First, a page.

In 2012 Volsky et al.[4] evaluated the most frequently used internet information sources by the public, (1) identifying the three most frequently referenced Internet sources; (2) comparing the content accuracy of each of the three sources and (3) ascertaining user-friendliness of each site; and (4) informing practitioners and patients of the quality of available information. They found Wikipedia, eMedicine, and NLM/NIH MedlinePlus were the most referenced sources. For content accuracy, eMedicine scored highest (84%; p<0.05) over MedlinePlus (49%) and Wikipedia (46%). The highest incidence of errors and omissions per article was found in Wikipedia (0.98±0.19), twice more than eMedicine (0.42±0.19; p<0.05). Errors were similar between MedlinePlus and both eMedicine and Wikipedia. On ratings for user interface, which incorporated Flesch-Kinkaid Reading Level and Flesch Reading Ease, MedlinePlus was the most user-friendly (4.3±0.29). This was nearly twice that of eMedicine (2.4±0.26) and slightly greater than Wikipedia (3.7±0.3). All differences were significant (p<0.05). There were 7 topics for which articles were not available on MedlinePlus. They concluded "Knowledge of the quality of available information on the Internet improves pediatric otolaryngologists' ability to counsel parents. The top web search results for pediatric otolaryngology diagnoses are Wikipedia, MedlinePlus, and eMedicine. Online information varies in quality, with a 46-84% concordance with current textbooks. eMedicine has the most accurate, comprehensive content and fewest errors, but is more challenging to read and navigate. Both Wikipedia and MedlinePlus have lower content accuracy and more errors, however MedlinePlus is simplest of all to read, at a 9th Grade level.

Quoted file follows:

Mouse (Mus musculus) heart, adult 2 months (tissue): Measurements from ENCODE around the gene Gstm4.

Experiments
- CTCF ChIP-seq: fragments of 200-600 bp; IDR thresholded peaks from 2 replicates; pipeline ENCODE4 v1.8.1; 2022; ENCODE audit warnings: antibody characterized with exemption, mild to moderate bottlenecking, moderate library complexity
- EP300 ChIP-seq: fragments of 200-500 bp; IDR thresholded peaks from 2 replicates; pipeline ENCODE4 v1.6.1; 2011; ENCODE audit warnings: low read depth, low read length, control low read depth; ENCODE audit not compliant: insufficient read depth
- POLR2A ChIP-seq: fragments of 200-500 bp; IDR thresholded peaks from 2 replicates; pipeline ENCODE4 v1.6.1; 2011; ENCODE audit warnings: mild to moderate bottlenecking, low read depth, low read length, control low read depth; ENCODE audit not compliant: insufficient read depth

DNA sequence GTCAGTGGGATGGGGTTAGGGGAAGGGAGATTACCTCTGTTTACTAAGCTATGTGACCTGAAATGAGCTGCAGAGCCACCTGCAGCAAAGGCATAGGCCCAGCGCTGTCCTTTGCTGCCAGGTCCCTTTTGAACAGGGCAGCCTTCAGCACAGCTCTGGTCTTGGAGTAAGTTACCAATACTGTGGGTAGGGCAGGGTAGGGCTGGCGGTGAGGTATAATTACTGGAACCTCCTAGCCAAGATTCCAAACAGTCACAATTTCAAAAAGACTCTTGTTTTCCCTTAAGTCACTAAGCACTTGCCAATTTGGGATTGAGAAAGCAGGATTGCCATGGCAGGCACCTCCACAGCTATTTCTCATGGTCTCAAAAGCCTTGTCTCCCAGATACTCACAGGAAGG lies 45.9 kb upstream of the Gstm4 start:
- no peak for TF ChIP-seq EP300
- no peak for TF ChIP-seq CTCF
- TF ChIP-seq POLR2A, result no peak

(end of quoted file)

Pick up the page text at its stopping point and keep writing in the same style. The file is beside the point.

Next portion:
In 2012 Laraway and Rogers reported a structured review of journal articles that quoted The University of Washington Quality of Life Scale for head and neck cancer patients.